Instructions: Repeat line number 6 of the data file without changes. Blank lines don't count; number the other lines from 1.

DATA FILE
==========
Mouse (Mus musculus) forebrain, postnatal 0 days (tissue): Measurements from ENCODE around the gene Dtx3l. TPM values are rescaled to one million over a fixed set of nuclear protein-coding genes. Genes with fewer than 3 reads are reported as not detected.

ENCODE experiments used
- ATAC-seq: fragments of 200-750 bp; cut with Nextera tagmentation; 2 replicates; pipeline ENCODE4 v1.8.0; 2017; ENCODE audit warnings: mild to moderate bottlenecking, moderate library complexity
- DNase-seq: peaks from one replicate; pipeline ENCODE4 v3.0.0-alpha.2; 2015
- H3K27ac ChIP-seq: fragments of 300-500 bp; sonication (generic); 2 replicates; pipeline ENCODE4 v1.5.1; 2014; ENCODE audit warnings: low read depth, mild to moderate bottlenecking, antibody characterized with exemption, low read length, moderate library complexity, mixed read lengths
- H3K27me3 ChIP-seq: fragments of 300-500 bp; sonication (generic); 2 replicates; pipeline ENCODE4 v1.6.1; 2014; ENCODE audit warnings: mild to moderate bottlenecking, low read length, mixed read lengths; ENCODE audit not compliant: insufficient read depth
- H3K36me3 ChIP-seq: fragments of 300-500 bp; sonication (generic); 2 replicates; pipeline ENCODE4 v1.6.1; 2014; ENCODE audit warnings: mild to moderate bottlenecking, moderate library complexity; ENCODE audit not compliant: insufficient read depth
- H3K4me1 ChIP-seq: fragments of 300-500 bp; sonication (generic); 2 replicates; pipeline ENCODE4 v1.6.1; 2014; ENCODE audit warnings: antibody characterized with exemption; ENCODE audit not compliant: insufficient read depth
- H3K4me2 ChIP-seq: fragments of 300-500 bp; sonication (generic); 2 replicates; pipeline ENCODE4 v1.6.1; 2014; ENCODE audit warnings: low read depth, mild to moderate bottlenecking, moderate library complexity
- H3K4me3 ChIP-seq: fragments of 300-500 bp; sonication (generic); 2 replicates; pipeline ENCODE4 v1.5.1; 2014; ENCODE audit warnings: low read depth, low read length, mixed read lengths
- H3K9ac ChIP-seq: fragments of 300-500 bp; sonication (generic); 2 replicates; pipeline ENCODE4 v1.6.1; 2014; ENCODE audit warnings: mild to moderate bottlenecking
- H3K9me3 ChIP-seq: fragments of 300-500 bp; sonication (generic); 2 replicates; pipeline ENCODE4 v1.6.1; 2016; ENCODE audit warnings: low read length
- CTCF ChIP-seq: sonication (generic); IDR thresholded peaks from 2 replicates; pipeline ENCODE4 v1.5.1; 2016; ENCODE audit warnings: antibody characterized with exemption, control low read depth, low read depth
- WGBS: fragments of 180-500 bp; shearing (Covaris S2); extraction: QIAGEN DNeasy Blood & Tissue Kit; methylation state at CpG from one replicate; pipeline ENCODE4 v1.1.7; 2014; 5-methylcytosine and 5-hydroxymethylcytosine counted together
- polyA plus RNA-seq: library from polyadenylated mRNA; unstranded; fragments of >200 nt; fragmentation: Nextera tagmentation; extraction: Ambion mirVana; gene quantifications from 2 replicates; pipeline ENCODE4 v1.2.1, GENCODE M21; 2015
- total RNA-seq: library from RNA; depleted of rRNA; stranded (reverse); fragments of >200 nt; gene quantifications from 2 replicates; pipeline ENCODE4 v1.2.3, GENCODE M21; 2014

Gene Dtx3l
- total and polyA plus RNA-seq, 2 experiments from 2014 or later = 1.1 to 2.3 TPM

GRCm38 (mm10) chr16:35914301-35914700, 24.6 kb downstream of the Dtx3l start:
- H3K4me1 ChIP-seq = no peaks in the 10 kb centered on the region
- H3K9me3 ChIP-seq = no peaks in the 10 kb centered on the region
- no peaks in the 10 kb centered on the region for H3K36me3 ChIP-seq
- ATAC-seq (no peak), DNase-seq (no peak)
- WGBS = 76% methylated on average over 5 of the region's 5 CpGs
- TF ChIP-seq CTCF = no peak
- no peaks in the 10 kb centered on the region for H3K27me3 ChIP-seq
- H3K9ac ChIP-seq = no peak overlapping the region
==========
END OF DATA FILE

- H3K27me3 ChIP-seq: fragments of 300-500 bp; sonication (generic); 2 replicates; pipeline ENCODE4 v1.6.1; 2014; ENCODE audit warnings: mild to moderate bottlenecking, low read length, mixed read lengths; ENCODE audit not compliant: insufficient read depth